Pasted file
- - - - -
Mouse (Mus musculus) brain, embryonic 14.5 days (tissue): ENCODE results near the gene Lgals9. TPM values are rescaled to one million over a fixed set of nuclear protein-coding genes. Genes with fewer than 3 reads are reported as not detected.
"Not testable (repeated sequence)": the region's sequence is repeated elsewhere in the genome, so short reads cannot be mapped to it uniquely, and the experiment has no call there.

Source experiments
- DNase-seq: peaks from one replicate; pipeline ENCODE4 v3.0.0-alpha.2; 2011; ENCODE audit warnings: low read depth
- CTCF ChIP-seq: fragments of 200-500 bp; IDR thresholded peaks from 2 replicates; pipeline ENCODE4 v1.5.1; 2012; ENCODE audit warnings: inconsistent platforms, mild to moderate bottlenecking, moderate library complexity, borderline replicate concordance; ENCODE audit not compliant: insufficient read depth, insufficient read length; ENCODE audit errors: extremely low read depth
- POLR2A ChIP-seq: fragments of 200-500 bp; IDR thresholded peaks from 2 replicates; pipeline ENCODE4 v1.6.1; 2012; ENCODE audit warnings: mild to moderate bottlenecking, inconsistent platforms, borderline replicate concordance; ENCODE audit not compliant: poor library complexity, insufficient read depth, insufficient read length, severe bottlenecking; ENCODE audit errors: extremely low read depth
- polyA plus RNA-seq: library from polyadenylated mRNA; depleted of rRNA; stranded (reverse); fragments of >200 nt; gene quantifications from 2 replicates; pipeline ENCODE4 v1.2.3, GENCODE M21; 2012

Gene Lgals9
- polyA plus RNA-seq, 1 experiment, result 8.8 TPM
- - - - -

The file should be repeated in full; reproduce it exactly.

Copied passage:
Mouse (Mus musculus) brain, embryonic 14.5 days (tissue): ENCODE results near the gene Lgals9. TPM values are rescaled to one million over a fixed set of nuclear protein-coding genes. Genes with fewer than 3 reads are reported as not detected.
"Not testable (repeated sequence)": the region's sequence is repeated elsewhere in the genome, so short reads cannot be mapped to it uniquely, and the experiment has no call there.

Source experiments
- DNase-seq: peaks from one replicate; pipeline ENCODE4 v3.0.0-alpha.2; 2011; ENCODE audit warnings: low read depth
- CTCF ChIP-seq: fragments of 200-500 bp; IDR thresholded peaks from 2 replicates; pipeline ENCODE4 v1.5.1; 2012; ENCODE audit warnings: inconsistent platforms, mild to moderate bottlenecking, moderate library complexity, borderline replicate concordance; ENCODE audit not compliant: insufficient read depth, insufficient read length; ENCODE audit errors: extremely low read depth
- POLR2A ChIP-seq: fragments of 200-500 bp; IDR thresholded peaks from 2 replicates; pipeline ENCODE4 v1.6.1; 2012; ENCODE audit warnings: mild to moderate bottlenecking, inconsistent platforms, borderline replicate concordance; ENCODE audit not compliant: poor library complexity, insufficient read depth, insufficient read length, severe bottlenecking; ENCODE audit errors: extremely low read depth
- polyA plus RNA-seq: library from polyadenylated mRNA; depleted of rRNA; stranded (reverse); fragments of >200 nt; gene quantifications from 2 replicates; pipeline ENCODE4 v1.2.3, GENCODE M21; 2012

Gene Lgals9
- polyA plus RNA-seq, 1 experiment, result 8.8 TPM